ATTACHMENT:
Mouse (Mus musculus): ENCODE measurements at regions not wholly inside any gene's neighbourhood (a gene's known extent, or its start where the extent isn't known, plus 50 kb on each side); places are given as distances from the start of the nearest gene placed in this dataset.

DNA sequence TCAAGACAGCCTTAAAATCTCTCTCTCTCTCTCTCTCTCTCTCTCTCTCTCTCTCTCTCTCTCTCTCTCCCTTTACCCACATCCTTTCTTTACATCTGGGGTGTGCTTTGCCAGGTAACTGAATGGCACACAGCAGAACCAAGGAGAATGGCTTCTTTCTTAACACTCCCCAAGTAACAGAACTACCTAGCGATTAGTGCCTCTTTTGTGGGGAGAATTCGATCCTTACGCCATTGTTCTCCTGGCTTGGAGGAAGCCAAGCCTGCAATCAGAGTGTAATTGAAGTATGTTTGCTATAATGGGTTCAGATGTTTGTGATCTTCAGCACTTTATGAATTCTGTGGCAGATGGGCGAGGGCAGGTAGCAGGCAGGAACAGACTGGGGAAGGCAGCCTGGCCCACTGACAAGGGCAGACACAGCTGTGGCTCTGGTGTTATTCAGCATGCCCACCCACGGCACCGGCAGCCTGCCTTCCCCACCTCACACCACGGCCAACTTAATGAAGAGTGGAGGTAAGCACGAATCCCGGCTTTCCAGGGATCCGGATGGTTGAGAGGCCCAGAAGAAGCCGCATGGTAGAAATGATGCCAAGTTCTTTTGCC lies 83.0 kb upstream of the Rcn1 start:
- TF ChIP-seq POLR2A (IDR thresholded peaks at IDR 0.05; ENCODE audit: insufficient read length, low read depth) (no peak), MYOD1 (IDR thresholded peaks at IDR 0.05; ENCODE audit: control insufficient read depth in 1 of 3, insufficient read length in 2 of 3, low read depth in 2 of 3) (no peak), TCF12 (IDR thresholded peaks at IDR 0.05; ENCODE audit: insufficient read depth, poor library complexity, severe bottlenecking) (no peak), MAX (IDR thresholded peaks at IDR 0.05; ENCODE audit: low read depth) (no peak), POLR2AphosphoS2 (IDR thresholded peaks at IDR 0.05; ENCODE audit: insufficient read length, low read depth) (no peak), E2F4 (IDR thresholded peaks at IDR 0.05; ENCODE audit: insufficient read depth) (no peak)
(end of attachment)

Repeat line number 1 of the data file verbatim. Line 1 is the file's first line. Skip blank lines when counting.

Mouse (Mus musculus): ENCODE measurements at regions not wholly inside any gene's neighbourhood (a gene's known extent, or its start where the extent isn't known, plus 50 kb on each side); places are given as distances from the start of the nearest gene placed in this dataset.